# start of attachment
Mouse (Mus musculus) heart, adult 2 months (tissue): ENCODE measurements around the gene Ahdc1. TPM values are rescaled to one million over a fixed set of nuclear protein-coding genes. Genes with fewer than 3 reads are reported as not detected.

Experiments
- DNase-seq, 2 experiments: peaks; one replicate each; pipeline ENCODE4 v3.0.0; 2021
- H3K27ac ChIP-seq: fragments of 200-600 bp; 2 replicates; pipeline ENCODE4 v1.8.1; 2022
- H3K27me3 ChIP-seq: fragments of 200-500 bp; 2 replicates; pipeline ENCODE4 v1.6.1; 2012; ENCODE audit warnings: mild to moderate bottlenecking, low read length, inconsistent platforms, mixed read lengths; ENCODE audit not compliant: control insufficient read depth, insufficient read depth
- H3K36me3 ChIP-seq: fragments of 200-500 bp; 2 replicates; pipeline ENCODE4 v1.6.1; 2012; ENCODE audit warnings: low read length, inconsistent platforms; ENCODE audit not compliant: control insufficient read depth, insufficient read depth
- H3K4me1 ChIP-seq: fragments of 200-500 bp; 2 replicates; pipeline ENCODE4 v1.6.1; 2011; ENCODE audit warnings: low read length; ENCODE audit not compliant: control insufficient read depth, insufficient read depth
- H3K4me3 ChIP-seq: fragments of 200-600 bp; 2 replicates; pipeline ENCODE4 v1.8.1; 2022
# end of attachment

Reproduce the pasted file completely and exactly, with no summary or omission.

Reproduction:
Mouse (Mus musculus) heart, adult 2 months (tissue): ENCODE measurements around the gene Ahdc1. TPM values are rescaled to one million over a fixed set of nuclear protein-coding genes. Genes with fewer than 3 reads are reported as not detected.

Experiments
- DNase-seq, 2 experiments: peaks; one replicate each; pipeline ENCODE4 v3.0.0; 2021
- H3K27ac ChIP-seq: fragments of 200-600 bp; 2 replicates; pipeline ENCODE4 v1.8.1; 2022
- H3K27me3 ChIP-seq: fragments of 200-500 bp; 2 replicates; pipeline ENCODE4 v1.6.1; 2012; ENCODE audit warnings: mild to moderate bottlenecking, low read length, inconsistent platforms, mixed read lengths; ENCODE audit not compliant: control insufficient read depth, insufficient read depth
- H3K36me3 ChIP-seq: fragments of 200-500 bp; 2 replicates; pipeline ENCODE4 v1.6.1; 2012; ENCODE audit warnings: low read length, inconsistent platforms; ENCODE audit not compliant: control insufficient read depth, insufficient read depth
- H3K4me1 ChIP-seq: fragments of 200-500 bp; 2 replicates; pipeline ENCODE4 v1.6.1; 2011; ENCODE audit warnings: low read length; ENCODE audit not compliant: control insufficient read depth, insufficient read depth
- H3K4me3 ChIP-seq: fragments of 200-600 bp; 2 replicates; pipeline ENCODE4 v1.8.1; 2022